The demise of parenting ideals....

Discussion in 'General Parenting' started by timer lady, Jan 20, 2007.

  1. timer lady

    timer lady Queen of Hearts

    We've been searching for a way for kt to control & slow down her eating habits. (We've a full blown eating disorder heading our way - we've been expecting it.)

    Anyway, this morning over breakfast I turned on the TV. kt has spent 25 minutes eating her breakfast - slowly & was aware when her tummy was full. Actually stopped eating even though there was food left on her plate. :rofl:

    All the literature tells you to turn off the TV & talk with your children - communicate about your day. I'm finding that, for kt, that ideal needs to be flushed down the toilet.

    It's fine for husband & I. My motto of late, "whatever works". Of course within reason. :rofl:

    by the way, I know that of late, I've been posting a lot. I seem to be coming out of my "isolation" room. Hope it isn't too much for you all. :hammer:
  2. Fran

    Fran Former Site Owner

    Linda, I think of it as custom made parenting. It's based on your kid and not the authors of books kids.
    You take the normal growth and development, add whatever delay or disorder, add the results you see with regular parenting and alter the rules to suit your child.

    I have done some unconventional things to get the results needed. Maybe the word should be creative.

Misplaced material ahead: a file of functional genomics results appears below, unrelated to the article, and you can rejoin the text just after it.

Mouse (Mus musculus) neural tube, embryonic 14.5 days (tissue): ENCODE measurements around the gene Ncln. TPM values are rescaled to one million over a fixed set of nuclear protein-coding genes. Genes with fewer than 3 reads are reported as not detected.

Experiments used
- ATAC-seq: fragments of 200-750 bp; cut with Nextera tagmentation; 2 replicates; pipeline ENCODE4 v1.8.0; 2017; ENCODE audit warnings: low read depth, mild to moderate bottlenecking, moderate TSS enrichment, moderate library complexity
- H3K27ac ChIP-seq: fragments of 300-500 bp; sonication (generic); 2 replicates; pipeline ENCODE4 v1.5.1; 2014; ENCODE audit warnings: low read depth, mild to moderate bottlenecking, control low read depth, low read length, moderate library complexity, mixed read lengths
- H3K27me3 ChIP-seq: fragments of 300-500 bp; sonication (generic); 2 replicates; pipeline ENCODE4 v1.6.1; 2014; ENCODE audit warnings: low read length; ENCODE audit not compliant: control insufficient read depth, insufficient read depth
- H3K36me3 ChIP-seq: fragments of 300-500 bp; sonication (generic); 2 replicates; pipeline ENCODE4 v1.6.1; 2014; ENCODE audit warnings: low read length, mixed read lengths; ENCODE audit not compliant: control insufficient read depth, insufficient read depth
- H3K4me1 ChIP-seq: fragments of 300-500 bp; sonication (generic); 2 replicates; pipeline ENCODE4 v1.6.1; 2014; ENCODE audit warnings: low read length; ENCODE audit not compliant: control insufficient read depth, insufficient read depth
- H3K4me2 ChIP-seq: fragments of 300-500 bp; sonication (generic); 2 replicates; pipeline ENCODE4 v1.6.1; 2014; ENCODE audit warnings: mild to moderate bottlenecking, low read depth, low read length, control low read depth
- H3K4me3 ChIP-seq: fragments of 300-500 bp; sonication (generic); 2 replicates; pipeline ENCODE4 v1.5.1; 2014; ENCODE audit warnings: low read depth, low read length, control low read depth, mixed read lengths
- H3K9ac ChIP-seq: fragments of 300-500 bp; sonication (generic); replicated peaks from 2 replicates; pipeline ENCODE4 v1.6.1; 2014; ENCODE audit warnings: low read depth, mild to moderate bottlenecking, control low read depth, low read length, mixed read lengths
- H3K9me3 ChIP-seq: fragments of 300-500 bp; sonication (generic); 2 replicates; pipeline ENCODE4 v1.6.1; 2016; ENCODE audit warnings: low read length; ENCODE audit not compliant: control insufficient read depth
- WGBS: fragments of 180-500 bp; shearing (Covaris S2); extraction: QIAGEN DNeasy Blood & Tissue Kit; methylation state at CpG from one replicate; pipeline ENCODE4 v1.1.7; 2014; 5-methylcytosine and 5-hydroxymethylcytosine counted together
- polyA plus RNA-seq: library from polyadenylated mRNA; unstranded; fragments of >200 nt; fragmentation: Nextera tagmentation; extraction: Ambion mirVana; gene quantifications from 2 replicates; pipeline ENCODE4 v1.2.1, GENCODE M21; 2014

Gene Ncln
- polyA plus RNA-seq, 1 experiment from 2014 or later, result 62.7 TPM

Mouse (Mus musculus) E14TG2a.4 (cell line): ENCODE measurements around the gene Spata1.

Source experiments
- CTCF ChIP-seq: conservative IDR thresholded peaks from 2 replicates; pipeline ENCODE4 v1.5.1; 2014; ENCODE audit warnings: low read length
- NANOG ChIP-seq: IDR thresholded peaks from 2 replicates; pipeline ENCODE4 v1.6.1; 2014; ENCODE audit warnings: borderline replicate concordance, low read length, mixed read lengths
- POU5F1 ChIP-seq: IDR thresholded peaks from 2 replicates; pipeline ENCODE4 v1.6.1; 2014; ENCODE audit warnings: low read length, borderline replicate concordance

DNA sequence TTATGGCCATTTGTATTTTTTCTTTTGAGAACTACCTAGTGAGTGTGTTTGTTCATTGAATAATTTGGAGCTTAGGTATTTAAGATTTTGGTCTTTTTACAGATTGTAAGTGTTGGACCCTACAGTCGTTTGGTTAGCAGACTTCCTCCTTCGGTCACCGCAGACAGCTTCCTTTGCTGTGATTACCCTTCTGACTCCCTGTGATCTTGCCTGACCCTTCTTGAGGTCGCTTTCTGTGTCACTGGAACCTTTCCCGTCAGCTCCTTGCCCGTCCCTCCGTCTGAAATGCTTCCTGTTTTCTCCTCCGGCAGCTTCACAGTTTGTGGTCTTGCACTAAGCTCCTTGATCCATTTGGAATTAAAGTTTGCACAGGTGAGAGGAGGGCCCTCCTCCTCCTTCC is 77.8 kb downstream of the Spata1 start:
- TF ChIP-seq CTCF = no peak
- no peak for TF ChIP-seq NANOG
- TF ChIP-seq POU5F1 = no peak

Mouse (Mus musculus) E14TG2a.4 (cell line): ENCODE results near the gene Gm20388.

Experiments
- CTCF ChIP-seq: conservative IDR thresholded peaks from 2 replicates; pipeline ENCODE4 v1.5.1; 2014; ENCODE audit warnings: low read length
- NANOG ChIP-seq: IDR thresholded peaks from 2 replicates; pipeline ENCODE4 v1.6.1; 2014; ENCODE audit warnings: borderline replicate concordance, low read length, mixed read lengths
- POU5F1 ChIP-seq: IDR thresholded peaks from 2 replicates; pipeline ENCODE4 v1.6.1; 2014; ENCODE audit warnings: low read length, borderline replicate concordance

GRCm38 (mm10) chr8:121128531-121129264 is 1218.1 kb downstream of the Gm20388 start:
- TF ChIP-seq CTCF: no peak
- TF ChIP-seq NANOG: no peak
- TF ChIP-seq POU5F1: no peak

3. transformtriumph

    transformtriumph New Member

    Each child is an individual. Some things just don't work. I know that I always studied with my radio on, sitting on my bed. I did well in school. I would not have been able to concentrate at a quiet, uncomfortable, well-lit desk.
  4. rejectedmom

    rejectedmom New Member

    Post away Linda we are listening! As for different parenting? We have different kinds of children. Sometimes what works is not in the relm of traditional parenting. -RM
  5. Stella Johnson

    Stella Johnson Active Member

    Most of the authors of those books don't have difficult children. If it works, go for it. :bravo:

  6. amy4129

    amy4129 New Member

    If you think about it everything we do for our difficult children is creative. How we get them to eat, dress, wash, brush teeth and function. We have different words we use, charts, rewards/ no rewards.
    In our world being creative is the norm and,in my humble opinion, we don't take enough credit for the great stuff we warriors do.
    So take some
    :bravo: :bravo:
    you did good.
  7. Janna

    Janna New Member

    No two children are the same, Linda. What may work for Perfect Child #8,954 may not work for kt. Sometimes you just have to take what works and roll with it.